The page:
A major wild card in making this choice is the tax-rate picture after 2010. In the "worst-case scenario"-Congress doesn't act and the EGTRRA sunset rule is allowed to go into effect-after 2010 the tax brackets above the 15% bracket will revert to their pre-2001 levels. That means the top four brackets will be 39.6%, 36%, 31%, and 28%, instead of the current top four brackets of 35%, 33%, 28%, and 25%. Other possible scenarios include Congress's allowing the current tax rate structure to stay in effect for everyone, possibly for a year or two, or increasing taxes rates for high income individuals only. One way or the other, the tax rate picture for at least 2011 and hopefully 2012, ought to be clear by the time tax return seasons rolls around next spring.

Observation:Much of year-end tax planning this year is a chancy proposition because of the currently uncertainty over tax rates. Not so with a conversion to Roth IRA. IRS FAQs ("Employee Plans News-October 8, 2010-2010 Rollovers and Conversions to a Roth IRA") confirm that taxpayers can elect to not have the two-year spread apply by simply including in gross income on their 2010 tax return the entire amount of the taxable income from a 2010 distribution rolled over to a Roth IRA. Thus, taxpayers who believe converting to a Roth IRA is a good long-term move will have the luxury of doing so before year-end and then waiting until Apr. 18, 2011, the due date of their 2010 return, to see how they should handle the conversion (i.e., to elect or not elect out of deferral).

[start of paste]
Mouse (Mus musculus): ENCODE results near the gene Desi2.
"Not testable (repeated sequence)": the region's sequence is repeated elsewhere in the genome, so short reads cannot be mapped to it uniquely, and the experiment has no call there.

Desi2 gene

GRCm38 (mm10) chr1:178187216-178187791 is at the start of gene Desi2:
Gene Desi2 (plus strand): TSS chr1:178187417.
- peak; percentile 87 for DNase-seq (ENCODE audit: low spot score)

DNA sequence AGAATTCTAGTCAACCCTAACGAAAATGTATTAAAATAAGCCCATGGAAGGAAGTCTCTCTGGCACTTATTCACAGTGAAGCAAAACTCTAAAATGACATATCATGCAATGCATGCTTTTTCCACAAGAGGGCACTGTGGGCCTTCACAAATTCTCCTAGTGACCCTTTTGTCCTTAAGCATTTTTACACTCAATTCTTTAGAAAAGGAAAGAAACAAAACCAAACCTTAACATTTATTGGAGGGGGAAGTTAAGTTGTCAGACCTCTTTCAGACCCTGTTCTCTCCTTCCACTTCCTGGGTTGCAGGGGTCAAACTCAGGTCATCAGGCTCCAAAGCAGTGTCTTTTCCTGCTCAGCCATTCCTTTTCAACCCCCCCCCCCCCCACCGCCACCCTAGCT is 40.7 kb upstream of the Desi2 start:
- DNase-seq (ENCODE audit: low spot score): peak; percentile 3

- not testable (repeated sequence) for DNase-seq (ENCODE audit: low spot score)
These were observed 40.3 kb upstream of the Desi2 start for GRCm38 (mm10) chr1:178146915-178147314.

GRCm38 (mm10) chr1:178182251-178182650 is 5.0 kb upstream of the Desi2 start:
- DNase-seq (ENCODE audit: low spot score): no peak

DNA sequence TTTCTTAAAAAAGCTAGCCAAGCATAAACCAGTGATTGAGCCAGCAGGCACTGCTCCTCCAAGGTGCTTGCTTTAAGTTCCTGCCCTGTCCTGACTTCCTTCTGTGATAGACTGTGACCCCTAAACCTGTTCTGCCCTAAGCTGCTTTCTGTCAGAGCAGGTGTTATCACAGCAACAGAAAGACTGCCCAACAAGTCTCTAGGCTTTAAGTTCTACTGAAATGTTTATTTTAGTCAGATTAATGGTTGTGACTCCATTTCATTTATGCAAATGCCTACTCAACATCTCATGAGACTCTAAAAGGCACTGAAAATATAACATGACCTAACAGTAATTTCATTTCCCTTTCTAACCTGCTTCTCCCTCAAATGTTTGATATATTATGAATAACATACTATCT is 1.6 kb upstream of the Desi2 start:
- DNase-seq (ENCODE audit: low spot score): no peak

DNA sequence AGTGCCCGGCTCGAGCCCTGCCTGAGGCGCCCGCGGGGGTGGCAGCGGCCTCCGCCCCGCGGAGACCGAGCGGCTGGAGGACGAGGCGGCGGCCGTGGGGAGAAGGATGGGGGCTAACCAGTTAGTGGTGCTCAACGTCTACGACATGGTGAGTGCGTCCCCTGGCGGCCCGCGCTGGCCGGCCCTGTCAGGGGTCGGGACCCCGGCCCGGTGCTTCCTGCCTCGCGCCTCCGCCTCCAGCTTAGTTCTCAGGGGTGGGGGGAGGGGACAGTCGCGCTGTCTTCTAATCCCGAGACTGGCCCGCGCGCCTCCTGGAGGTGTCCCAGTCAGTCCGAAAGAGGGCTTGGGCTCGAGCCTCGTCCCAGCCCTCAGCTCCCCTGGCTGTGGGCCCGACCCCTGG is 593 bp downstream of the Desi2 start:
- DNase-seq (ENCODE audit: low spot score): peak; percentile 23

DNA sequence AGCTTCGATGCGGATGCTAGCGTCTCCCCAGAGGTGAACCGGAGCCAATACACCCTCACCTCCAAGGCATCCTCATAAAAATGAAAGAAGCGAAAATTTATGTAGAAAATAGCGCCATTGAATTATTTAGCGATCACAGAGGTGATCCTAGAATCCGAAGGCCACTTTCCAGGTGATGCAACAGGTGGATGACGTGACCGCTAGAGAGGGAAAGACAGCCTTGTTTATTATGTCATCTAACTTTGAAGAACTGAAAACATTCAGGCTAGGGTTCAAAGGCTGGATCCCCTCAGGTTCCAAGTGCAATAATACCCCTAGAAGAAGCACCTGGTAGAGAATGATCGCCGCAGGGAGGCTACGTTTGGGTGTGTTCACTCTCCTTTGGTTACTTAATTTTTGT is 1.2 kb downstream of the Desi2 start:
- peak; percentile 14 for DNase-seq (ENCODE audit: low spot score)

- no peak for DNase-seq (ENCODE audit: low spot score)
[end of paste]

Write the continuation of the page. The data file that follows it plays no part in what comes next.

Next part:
•Those taxpayers who find that their rates won't go up in the near future can defer the tax hit on their 2010 conversion to Roth IRA, and pay the bill ratably when they file their 2011 return in 2012, and when they file their 2012 return in 2013.

• High income taxpayers who find that their tax rates will go up after this year can elect out of the deferral option and pay the tax on their Roth IRA conversion when they file their 2010 returns. Of course before doing so, such taxpayers will need to consider the overall impact of the election-out on their tax bills, and the time value of money.